Featured Artist May 2017 - Pnina Granirer, visual artist
I met with Pnina at the Lokal Café at 4th & Trafalgar. Some of the upcoming events that Pnina will be featured at include:
Creative Neighbours Salon
Sun April 30, Hastings Mill Museum, 1-4pm (presentation: 2-3) with Joanne Brown and Jackie Conradi-Robertson. Creativeneighbourssalon.wordpress.com
Book Launch for Light Within the Shadows: A Painter's Memoir
Thurs May 25 at 7 pm at Lord Byng School
Have you been doing art for a long time?
Some 60 years.
How did you begin?
It’s not that you wake up one day and become an artist. It happened gradually beginning in my childhood.
I went to art school in Jerusalem and studied graphics, what we call here “commercial art”, thinking that it was the only way I could make a living. After graduation I worked in illustration for a few years, doing filmstrips of children’s stories, poetry books, book covers and other things.
In 1962 we went from Israel to the U.S. where my husband got a job teaching at the University of Illinois. But I had no work permit, so I began making art for art’s sake.
Was there a point when you decided to take art making more seriously?
The interesting thing is that when you’re not paid people don’t take you seriously as an artist. They just see the fact that you are making art as something nice, but not very important. At the time, I didn’t feel I was being taken seriously as an artist. And I had doubts myself.
Then one day, somebody looked at my drawings and asked, “I’d like to buy this. How much is it?”
That was when I realised that if someone actually wanted to pay for my art, they must feel that it is valuable and that gave me more confidence. From then on, I started taking myself more seriously.
You’ve worked in a variety of media: drawing, painting, printmaking, mixed media and so on.
Yes, but I never did sculpture.
Tell me about your training in art.
All my teachers were Europeans, so I was trained in the European style: figurative, with a great emphasis on drawing. I also did woodblock prints and etchings. I like woodblock prints, because they are so direct. We didn’t use a printing press and printed the block by hand. I think that’s much better. It feels much more alive.
We had intended to move back to Israel after the three years in the U.S, but there were no university jobs there for my husband, who had a PhD in Mathematics, since at the time there was only one university, in Jerusalem. Our visa for the US was expiring and the obvious alternative was Canada, which, like the US, had openings everywhere. That was due to the space race that had begun after the Russians sent up the first Sputnik. There was a need for mathematicians and scientists.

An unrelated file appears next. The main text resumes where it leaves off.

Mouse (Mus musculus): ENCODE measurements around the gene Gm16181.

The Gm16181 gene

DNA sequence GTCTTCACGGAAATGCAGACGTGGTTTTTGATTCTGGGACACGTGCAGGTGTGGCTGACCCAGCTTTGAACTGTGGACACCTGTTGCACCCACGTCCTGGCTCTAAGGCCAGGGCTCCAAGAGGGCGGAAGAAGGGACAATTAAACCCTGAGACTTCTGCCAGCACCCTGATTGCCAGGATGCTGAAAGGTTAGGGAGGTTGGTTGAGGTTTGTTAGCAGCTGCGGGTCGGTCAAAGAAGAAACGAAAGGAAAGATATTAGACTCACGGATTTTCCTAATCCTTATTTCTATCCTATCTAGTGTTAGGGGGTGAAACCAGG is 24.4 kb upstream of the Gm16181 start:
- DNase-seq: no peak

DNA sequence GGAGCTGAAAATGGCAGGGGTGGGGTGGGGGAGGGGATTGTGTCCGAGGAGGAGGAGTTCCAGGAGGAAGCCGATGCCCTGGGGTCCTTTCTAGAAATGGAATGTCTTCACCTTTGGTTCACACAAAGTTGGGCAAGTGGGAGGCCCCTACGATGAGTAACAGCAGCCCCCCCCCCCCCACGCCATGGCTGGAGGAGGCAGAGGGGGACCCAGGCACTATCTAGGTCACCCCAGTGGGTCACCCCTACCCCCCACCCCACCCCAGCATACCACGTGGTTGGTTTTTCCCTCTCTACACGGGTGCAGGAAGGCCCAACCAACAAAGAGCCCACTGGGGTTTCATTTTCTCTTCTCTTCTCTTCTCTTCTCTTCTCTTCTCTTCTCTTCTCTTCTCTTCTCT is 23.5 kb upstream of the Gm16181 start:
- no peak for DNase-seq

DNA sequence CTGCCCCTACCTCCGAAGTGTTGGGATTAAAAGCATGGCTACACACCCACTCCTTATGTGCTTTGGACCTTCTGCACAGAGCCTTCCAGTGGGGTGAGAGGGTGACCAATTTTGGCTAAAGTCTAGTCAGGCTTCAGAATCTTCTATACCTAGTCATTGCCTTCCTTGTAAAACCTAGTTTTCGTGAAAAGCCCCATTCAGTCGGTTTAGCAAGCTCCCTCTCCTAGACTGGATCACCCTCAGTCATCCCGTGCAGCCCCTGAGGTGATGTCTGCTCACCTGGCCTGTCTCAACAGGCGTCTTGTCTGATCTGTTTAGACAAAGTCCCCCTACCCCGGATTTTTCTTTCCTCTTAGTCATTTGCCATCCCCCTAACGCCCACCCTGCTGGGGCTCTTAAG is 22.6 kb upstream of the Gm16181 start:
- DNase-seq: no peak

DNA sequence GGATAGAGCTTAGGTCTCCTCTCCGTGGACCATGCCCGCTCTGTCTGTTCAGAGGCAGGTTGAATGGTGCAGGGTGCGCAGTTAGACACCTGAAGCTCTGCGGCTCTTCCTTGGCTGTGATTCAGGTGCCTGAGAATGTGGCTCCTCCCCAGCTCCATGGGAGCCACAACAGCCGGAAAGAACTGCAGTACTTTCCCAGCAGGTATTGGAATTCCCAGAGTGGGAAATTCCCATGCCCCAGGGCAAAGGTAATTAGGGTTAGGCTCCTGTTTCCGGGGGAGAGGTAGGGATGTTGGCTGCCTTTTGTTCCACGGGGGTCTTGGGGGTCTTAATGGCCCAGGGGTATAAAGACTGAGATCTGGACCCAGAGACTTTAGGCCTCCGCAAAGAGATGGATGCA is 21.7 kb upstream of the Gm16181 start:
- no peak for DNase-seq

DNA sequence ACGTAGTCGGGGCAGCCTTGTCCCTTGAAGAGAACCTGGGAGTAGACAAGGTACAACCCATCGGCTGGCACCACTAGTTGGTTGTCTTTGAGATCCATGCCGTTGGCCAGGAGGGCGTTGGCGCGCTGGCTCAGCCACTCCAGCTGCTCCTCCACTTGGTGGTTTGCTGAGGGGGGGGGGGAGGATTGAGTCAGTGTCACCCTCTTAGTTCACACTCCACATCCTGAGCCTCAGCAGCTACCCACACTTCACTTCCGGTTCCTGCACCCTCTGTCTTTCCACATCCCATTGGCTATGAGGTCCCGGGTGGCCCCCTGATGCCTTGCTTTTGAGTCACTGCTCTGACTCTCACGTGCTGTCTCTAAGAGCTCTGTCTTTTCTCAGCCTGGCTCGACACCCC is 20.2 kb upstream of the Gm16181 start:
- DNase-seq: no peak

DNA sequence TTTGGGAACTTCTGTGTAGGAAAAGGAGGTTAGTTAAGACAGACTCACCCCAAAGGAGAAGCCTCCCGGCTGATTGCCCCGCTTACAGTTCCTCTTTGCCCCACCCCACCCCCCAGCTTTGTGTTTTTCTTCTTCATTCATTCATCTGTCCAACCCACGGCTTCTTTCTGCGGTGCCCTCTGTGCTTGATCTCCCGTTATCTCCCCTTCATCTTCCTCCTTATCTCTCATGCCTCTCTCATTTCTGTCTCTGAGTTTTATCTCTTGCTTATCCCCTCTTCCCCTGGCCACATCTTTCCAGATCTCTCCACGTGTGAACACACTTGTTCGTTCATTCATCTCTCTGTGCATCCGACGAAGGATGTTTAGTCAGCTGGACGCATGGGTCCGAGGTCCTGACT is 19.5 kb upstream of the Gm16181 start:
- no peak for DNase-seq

And so we came to Vancouver. After a year, my husband was offered a position at the University of Montreal in 1967. That year we went back to Israel for a visit, hoping to stay. But there were still no jobs. We had moved six times in five years and we had enough, so we decided to stay in Canada and return to Vancouver.
I know you had an 80th birthday and sale a year or two ago. At that point I understood that you were retiring from painting, but now you’re back!
Yes, it was my birthday and my 50th anniversary of being in Canada and I wanted to do something special to celebrate these important milestones. I decided to do something unusual. I invited people who had bought my work in the past or knew me, to be my gallery for nine days, while I had a show at the Visual Space and my open studio during Artists in our Midst. As my gallery, I offered the public the commission I usually pay to a gallery, which is 50%. So the buyers could buy my work at half price and I made as much as if I had sold through a gallery, so it was a win/win situation and everyone was happy. Forty pieces were bought.
I could not have done this if I had a gallery, since it is not ethical for an artist to sell for less than the gallery price where the work is shown. I’ve been with the Bau-Xi gallery for over 12 years and some others after that, but right now I don’t have one and this gives me much more freedom to do what I please.
During the past five or six years I’ve been writing a memoir, so I have not been painting. I realised that if I wanted to accomplish my goal of writing a book, I had to concentrate and focus only on that. It has been very labour intensive, lots of editing and correcting that took almost two years after writing it.
So – to answer your question as to why I’m back, it is because my book will come out in May and I felt that this event is a closing of a circle for me. It is fitting to celebrate this at the same time as the 25th anniversary of Artists in our Midst that I co-founded with Anne Adams in 1993. I am truly sorry that Anne is not with us anymore to enjoy this celebration.
I can’t do something well if I don’t focus. My memoir is done so now I’ll focus on my art from my very beginnings and show some very old pieces. Art is forever, right?
At the Roundhouse opening, I’ll be showing wood engravings from my first job of illustrating a poetry book in Jerusalem, after graduation. The prints are carved on round slices of olive wood and I’ve never shown them before: they’re the beginning of my life as an artist.
The book launch will be on the 25th of May at 7 pm at Lord Byng School – exactly a week after the Roundhouse opening.
For my open studio at the end of May I’ll be doing something similar to my celebration in 2015, but with a difference. My son David has developed a unique program called Stand up for Mental Health (SMH), where he teaches stand-up comedy to people with mental illness as a way of building confidence and fighting public stigma. He does this across the U.S., Canada and Australia. Unfortunately, there is almost no support for mental health in Vancouver, and they are always struggling to raise money. During my open studio I‘ll offer my paintings on canvas and large prints at half price and donate the proceeds to SMH.